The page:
This week, I traveled to the winter woods of Canada. A recipe entitled “Canadian Maple-Date Cookies” intrigued me and called to my taste buds. Despite a nagging feeling that dates are not native to that country, nor common in their baked goods, I decided to make them anyway.
While measuring the ingredients, I remembered my first project for my college sculpture class. As a studio art major, I was required to take Sculpture 1, which I dreaded intensely. The first project was to make a cardboard sculpture, using only hot glue and scissors for help. The professor instructed the class to choose one word and make a sculpture of the idea of that word.
It was October in New England and the leaves were aflame in gorgeous reds and oranges, so I chose “fall” as my word. I set to work, feeling daunted by sculpture, my experience was in 2-dimensional arts: photography and painting, I was unsure how to begin making a 3-dimensional piece of art, let alone one that embodied an idea of a word.
During many painstaking hours, I crafted a “trunk” out of the corrugated interior of the cardboard, and cut out leaf-shapes to glue in a cascading shape off the body of the sculpture. After staying up all night to finish the piece, I had a stroke of genius. I used the glue gun to imitate sap coming out of the tree. My masterpiece was complete.
During the critique the next day, the class gathered around my sculpture. I gave my word: “fall.” Critiques were not too harsh: it was perhaps too literal, my classmates said, but it was crafted well. At the end of the critique, I added, “You didn’t notice the sap coming out for the maple syrup!” and waited for a cheer of admiration for my artistic brilliance.
There was only silence. My professor walked back over to the sculpture. She peered in between the leaf cutouts and into the trunk. “Sap doesn’t come out of the trees in fall! It comes out in the late winter!”
My face burned. I am from California, I had no idea that sap comes from the tree in winter!Â To save my sculpture from additional derision, I offered that because it was my idea of fall, and in my mind, maple trees did release sap in fall, then it was okay.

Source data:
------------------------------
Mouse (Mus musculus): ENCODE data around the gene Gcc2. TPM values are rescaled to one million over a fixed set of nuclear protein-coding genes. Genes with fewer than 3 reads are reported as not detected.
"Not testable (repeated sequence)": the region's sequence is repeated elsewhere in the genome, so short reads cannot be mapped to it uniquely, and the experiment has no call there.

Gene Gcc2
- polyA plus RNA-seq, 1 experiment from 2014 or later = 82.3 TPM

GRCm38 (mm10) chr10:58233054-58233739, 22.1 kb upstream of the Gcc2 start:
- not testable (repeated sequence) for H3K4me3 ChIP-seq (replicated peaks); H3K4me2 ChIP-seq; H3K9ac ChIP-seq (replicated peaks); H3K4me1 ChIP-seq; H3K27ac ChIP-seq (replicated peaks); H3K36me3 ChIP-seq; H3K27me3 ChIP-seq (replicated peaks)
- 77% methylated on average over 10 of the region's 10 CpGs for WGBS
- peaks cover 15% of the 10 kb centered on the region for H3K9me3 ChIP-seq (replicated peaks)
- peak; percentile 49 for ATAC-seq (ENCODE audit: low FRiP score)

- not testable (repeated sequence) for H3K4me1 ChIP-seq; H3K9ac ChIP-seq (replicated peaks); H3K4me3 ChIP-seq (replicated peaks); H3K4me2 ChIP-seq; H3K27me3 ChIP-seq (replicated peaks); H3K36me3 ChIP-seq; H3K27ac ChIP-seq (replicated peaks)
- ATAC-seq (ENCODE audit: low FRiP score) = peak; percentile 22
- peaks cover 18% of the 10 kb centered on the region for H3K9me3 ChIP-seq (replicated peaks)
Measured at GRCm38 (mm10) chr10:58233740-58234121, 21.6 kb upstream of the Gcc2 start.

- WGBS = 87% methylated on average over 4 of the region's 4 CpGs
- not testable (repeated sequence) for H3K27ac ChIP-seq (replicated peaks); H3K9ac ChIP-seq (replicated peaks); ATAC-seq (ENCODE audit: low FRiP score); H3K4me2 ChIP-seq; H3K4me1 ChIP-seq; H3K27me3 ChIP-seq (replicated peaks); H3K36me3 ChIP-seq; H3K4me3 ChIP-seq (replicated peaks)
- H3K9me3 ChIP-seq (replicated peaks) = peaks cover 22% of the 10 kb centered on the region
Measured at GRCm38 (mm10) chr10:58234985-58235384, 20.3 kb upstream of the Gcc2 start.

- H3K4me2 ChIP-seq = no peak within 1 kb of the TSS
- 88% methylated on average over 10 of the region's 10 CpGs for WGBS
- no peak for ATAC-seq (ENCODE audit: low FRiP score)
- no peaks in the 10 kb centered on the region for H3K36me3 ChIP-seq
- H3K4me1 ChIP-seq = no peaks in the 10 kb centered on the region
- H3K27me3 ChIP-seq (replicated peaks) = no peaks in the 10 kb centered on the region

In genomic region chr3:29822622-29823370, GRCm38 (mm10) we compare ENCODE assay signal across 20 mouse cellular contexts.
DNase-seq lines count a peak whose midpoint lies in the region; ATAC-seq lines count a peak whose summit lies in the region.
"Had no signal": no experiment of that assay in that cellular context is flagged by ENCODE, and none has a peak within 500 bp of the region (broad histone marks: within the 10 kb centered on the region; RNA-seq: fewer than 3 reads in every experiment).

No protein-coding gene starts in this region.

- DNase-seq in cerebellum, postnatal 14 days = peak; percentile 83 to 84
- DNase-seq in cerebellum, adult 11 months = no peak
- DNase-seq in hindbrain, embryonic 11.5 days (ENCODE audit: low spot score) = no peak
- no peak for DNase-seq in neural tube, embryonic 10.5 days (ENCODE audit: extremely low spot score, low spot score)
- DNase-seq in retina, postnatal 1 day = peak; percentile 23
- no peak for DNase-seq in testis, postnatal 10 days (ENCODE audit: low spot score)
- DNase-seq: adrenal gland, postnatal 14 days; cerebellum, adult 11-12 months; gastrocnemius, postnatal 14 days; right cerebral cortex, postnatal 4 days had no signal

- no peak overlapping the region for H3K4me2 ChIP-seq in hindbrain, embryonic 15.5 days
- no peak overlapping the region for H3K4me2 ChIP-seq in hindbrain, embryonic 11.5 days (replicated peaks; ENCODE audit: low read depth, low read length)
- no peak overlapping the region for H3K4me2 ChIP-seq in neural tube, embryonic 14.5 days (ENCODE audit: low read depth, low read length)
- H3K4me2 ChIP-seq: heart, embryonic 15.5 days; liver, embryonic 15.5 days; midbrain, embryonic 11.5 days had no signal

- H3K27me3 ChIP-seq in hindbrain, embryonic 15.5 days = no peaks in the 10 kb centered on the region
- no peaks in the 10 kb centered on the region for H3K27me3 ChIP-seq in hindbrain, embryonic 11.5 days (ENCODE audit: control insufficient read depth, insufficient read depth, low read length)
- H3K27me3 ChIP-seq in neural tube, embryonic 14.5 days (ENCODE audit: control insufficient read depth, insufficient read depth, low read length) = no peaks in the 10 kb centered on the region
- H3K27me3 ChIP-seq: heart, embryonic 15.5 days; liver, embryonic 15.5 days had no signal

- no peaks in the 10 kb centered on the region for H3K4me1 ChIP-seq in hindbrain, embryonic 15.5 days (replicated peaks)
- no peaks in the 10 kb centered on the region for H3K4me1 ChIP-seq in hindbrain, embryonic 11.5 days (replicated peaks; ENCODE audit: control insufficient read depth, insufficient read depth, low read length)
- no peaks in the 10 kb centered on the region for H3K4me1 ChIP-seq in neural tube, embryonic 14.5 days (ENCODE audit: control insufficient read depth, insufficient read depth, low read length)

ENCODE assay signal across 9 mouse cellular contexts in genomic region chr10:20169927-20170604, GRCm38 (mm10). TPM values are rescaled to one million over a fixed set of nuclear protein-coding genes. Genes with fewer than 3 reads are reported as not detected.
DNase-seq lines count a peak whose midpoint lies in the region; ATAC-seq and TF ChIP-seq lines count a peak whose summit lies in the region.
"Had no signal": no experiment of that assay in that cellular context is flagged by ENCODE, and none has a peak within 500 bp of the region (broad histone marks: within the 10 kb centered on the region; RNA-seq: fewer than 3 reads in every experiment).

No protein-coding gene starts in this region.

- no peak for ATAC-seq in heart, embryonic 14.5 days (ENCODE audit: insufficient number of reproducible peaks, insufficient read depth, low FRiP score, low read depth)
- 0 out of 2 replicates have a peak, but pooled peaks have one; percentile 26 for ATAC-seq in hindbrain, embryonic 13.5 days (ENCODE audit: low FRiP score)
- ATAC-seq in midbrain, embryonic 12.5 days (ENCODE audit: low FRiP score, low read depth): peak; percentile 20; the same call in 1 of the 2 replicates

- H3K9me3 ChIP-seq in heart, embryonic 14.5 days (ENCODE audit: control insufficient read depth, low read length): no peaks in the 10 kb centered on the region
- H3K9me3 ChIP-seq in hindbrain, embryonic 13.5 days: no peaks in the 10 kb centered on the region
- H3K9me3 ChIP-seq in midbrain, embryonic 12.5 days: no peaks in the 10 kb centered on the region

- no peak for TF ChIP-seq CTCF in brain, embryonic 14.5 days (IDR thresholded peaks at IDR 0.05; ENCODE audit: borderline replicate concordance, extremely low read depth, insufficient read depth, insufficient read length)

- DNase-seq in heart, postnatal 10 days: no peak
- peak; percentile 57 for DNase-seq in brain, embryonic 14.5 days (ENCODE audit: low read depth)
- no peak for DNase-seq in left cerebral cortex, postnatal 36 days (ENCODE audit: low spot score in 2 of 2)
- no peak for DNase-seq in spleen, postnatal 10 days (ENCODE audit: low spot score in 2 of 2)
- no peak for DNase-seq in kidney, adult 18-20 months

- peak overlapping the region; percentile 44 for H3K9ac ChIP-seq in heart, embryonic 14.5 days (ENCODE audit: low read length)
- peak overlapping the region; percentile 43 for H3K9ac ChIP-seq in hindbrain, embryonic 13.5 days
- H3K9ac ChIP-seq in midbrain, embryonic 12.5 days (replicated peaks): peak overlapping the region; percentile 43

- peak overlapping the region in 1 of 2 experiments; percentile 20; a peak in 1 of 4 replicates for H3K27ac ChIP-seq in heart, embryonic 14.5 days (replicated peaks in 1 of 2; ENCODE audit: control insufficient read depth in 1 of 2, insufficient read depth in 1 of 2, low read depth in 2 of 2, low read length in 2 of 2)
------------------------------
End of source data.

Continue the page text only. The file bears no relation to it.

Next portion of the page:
“No,” she said, “Awful.” And moved on.
Now, perhaps some Canadians will reject this recipe, maintaining that it has no place in the pantheon of that country’s baked goods. However, similarly to my sculpture of “fall,” these cookies embody my idea of Canada. Hearty from the whole wheat flour, sweet from the maple syrup that flows in abundance in Canada, and savory from the toasted pecans, which make me think of roasting nuts on the fire during the long winter.
Yes, it’s only an idea, but that might be as good as an authentic recipe from that country. And I’d like to think if I had a Canadian friend sitting with me right now, I could share a cookie and they would think of home.
From Better Homes and Gardens Magazine
Canadian Maple-Date Cookies Recipe
|Servings:||makes 60 cookies|
- 3 1/2 cups whole wheat flour
- 1 tsp baking powder
- 1 tsp baking soda
- 1 tsp ground cinnamon
- 1/4 tsp salt
- 1 cup butter, softened
- 1/2 cup packed brown sugar
- 1 cup pure maple syrup
- 3 eggs
- 1 tsp vanilla
- 1 cup toasted coarsely chopped pecans
- 1 cup chopped pitted dates
1. In a medium bowl stir together flour, baking powder, baking soda, cinnamon, and salt; set aside. In a large mixing bowl beat butter with an electric mixer on medium to high speed for 30 seconds. Add brown sugar. Beat until combined, scraping sides of bowl occasionally. Beat in maple syrup, eggs, and vanilla until combined (mixture will appear curdled). Add the flour mixture and stir until combined. Stir in the pecans and dates. Cover and chill dough about 2 hours or until easy to handle.
2. Preheat the oven to 350 degrees F. Line a cookie sheet with parchment paper; set aside. Shape dough into 1-inch balls. Place balls 1-inch apart on the prepared cookie sheet. Bake about 10 minutes or until edges are firm. Transfer to a wire rack; let cool.
To Store: layer cookies between waxed paper in an airtight container; cover. Store at room temperature for up to 3 days or freeze for up to 3 months.